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By 3 September 2013 | Categories: news

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Microsoft South Africa today announced that, in partnership with the government’s Jobs Fund,  it will be “dramatically expanding” its BizPark programme,  which supports small software developer entrepreneurs.

Even more significantly from a potential employment perspective, the initiative intends to help create up to 600 technology start-ups over the next three years.

Mteto Nyati, Microsoft SA’s managing director, pointed out that the success of a start-up software company was dependent on attracting paying customers. Therefore, one of the priorities of the BizSpark initiative, he explained, is to help in this regard by driving the development of high-quality software and providing access to markets, both directly, and through Microsoft’s partner ecosystem.

To qualify for the local BizSpark programme, a start-up must be developing software; privately held; currently generating less than R5 million in annual revenue; and less than five years old.

A leg up rather than a hand out

The initiative will use funding from the government’s Jobs Fund and Microsoft’s own 4Afrika initiative to give companies that qualify access to  development tools, business support through accelerators and incubators and connect them with key industry players.

Nyati elaborated that the enhanced BizSpark programme would not only give small software developer start-ups a far greater ability to develop local solutions, but also the business acumen to take their software to market. To this end, the programme will offer technical support, business training and exposure to a network of more than 2 000 partners to connect small businesses with incubators, investors, advisors, government agencies and hosters.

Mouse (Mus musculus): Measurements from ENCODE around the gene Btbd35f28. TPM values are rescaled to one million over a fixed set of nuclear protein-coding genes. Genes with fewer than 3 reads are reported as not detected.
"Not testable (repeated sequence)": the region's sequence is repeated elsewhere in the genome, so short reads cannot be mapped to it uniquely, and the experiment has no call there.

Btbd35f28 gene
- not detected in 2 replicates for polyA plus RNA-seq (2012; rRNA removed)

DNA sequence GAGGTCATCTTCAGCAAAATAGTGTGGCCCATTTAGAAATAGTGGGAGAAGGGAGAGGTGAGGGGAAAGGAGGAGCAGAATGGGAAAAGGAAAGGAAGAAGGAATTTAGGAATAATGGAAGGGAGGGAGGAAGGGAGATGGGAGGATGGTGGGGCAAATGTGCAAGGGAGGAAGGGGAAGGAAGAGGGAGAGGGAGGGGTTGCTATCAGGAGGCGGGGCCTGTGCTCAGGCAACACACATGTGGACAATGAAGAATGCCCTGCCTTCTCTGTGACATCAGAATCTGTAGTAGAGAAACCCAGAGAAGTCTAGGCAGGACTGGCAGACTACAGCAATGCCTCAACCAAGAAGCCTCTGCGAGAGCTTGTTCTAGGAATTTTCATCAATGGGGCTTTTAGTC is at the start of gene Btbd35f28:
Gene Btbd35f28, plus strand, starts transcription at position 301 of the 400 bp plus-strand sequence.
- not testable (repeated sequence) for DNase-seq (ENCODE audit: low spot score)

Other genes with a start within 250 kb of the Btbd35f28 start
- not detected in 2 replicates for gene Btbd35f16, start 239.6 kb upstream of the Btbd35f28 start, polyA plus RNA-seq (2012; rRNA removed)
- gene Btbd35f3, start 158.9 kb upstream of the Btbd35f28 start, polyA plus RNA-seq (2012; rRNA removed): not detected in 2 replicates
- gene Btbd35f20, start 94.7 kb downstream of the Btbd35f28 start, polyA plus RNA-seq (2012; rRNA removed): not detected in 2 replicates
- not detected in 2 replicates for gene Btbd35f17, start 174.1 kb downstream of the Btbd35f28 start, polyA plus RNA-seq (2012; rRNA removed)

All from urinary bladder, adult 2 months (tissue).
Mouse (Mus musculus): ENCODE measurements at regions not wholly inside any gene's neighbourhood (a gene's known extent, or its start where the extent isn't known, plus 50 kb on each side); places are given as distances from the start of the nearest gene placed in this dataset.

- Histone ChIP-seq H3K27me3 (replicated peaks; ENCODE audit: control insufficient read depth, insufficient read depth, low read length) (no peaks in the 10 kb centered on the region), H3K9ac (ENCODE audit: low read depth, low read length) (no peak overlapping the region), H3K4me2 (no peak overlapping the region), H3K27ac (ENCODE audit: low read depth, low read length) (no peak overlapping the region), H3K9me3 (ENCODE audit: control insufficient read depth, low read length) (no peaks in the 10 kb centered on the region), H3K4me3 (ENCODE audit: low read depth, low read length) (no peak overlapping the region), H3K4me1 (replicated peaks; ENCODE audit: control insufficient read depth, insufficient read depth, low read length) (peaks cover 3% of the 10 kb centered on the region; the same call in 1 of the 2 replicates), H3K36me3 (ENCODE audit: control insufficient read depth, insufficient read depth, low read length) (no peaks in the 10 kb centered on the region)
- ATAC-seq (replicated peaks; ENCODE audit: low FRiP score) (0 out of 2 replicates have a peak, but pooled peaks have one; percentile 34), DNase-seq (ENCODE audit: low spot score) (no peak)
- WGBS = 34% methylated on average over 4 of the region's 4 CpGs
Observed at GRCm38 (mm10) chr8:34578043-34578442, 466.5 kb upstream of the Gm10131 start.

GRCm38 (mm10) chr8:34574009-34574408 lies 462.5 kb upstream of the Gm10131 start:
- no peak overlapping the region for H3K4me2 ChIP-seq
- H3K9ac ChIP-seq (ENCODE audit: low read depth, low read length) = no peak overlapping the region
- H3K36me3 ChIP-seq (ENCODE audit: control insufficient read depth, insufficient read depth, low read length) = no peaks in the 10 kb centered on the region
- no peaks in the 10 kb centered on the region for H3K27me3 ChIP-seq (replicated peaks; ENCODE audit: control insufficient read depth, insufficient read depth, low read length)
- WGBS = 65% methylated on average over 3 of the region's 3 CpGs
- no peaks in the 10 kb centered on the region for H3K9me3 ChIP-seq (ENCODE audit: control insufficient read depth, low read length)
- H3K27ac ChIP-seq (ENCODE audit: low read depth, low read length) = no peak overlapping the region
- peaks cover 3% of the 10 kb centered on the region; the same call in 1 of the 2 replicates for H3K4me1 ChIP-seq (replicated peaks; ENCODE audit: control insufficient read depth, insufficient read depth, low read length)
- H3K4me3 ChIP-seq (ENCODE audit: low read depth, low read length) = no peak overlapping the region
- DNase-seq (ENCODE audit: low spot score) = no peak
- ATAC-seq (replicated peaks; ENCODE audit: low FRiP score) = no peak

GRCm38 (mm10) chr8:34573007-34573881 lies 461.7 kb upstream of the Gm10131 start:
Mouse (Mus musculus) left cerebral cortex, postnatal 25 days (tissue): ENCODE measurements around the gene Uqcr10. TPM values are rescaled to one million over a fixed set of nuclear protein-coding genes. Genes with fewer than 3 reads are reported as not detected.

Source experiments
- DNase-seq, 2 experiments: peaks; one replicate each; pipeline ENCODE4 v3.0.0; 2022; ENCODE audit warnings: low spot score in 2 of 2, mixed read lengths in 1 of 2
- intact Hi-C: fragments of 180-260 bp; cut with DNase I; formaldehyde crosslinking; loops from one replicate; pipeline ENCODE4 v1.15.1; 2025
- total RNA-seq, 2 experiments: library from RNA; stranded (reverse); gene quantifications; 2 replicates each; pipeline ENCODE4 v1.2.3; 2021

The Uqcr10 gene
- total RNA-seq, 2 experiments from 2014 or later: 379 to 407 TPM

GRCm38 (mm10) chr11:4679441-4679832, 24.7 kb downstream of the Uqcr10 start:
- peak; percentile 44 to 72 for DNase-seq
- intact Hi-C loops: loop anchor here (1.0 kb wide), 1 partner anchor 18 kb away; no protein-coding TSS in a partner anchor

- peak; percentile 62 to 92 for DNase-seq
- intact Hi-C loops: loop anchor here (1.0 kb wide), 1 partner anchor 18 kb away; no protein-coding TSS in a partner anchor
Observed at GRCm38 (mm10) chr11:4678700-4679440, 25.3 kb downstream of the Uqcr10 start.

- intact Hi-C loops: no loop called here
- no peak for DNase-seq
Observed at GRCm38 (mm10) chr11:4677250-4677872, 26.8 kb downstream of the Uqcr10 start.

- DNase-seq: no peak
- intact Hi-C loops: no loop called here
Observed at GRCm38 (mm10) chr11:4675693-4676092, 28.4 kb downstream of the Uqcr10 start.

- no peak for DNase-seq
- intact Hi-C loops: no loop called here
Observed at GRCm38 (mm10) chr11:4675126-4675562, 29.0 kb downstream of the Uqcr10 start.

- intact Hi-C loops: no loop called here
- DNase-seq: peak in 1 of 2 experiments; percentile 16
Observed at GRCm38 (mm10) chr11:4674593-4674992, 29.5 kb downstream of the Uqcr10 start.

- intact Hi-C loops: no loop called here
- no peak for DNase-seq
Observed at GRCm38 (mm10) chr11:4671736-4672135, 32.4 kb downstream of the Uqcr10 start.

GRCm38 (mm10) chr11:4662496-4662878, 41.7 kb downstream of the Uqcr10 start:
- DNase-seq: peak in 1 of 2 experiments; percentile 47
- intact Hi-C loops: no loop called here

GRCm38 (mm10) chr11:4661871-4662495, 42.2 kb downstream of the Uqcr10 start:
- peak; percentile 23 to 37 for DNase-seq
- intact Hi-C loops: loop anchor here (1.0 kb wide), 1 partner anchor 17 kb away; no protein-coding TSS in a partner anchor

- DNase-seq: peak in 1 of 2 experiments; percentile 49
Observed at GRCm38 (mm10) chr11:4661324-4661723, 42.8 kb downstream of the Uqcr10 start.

Nyati continued that as the BizSpark programme grows, it would further aim to recruit small software start-ups in specific areas, like education and healthcare.

Prosperity, together

Dumisa Hlatshwayo, Jobs Fund’s chief investment officer, added that entrepreneurship and innovation were critical elements in driving a nation’s economy, and that technology start-ups had the potential to breathe new life into the local software development sector.

“Entrepreneurs who start small businesses are the real job creators in South Africa. But it’s not just up to the government to provide support and incentives for SMBs. When big business and SMBs collaborate, they help drive an entire new wave of business and innovation in our country,” added Hlatshwayo. 

To the point

According to Nyati, the BizSpark programme had already been a “breeding ground” for some incredible start-up entrepreneurs and small software businesses. “But we can do a lot more for this community by partnering with government and local incubators to provide additional benefits to our start-ups, improving their success and that of the broader ICT industry. This will grow the industry and ultimately provide more people with employment,” he concluded.

The new announcement is not the first significant employment-friendly move by Microsoft in the past few months. Back in June, the company announced that it would train more than 3000 unemployed graduates, enabling them to obtain permanent jobs in the technology sector in the next three years.

More recently, the company also unveiled its Technology Centre in Bryanston, aimed at fostering innovation and entrepreneurship, while enabling local companies to become more competitive on a global scale.

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